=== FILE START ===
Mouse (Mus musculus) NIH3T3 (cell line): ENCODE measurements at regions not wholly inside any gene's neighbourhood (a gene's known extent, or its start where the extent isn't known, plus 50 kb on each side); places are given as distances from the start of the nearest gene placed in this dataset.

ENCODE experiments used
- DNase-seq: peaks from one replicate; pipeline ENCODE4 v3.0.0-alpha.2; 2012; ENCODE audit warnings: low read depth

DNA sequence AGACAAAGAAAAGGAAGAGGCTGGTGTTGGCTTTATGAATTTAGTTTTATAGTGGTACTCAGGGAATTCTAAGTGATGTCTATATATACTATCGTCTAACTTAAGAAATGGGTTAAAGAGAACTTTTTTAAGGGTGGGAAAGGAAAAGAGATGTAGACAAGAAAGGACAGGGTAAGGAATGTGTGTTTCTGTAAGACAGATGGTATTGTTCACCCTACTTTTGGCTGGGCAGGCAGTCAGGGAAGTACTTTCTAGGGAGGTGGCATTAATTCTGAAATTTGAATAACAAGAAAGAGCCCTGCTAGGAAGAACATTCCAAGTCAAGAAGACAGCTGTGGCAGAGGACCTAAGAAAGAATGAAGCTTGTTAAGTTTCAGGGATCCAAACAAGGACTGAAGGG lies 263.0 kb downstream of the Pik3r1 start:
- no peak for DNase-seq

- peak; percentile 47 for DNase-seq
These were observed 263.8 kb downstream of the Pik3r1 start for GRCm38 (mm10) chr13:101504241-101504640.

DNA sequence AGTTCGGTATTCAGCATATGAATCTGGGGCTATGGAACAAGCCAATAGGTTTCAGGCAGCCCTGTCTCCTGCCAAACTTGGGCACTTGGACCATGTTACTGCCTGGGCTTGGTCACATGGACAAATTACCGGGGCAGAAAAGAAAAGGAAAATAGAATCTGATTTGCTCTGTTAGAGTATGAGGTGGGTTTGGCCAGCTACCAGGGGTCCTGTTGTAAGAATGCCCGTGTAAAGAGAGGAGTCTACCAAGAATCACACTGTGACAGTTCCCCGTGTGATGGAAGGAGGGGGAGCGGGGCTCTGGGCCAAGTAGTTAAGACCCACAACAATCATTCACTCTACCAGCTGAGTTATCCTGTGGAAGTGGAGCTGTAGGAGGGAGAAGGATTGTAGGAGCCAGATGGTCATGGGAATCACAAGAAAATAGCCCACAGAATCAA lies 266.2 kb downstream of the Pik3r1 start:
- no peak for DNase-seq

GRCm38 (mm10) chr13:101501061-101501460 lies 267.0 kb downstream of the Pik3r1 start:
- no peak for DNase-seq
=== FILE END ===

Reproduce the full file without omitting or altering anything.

Mouse (Mus musculus) NIH3T3 (cell line): ENCODE measurements at regions not wholly inside any gene's neighbourhood (a gene's known extent, or its start where the extent isn't known, plus 50 kb on each side); places are given as distances from the start of the nearest gene placed in this dataset.

ENCODE experiments used
- DNase-seq: peaks from one replicate; pipeline ENCODE4 v3.0.0-alpha.2; 2012; ENCODE audit warnings: low read depth

DNA sequence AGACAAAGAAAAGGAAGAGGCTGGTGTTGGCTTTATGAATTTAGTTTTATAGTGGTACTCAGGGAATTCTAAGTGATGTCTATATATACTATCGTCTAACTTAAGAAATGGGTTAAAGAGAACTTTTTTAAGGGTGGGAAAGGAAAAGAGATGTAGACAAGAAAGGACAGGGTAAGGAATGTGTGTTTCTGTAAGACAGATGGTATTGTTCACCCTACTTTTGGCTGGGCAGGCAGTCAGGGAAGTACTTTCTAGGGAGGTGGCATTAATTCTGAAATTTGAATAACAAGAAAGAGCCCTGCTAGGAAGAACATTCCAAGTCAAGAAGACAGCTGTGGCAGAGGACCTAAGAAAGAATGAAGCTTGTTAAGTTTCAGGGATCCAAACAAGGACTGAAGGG lies 263.0 kb downstream of the Pik3r1 start:
- no peak for DNase-seq

- peak; percentile 47 for DNase-seq
These were observed 263.8 kb downstream of the Pik3r1 start for GRCm38 (mm10) chr13:101504241-101504640.

DNA sequence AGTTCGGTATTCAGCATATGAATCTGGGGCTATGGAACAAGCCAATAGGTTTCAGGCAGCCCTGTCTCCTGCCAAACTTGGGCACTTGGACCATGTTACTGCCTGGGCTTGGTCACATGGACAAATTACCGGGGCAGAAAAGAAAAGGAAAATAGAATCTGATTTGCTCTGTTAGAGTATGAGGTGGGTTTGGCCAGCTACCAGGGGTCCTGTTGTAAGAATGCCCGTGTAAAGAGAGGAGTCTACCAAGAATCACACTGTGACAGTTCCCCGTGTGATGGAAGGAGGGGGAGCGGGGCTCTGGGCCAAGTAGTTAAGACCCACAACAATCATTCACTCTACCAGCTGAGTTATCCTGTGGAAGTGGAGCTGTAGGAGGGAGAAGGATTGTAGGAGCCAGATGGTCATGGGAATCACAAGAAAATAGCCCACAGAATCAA lies 266.2 kb downstream of the Pik3r1 start:
- no peak for DNase-seq

GRCm38 (mm10) chr13:101501061-101501460 lies 267.0 kb downstream of the Pik3r1 start:
- no peak for DNase-seq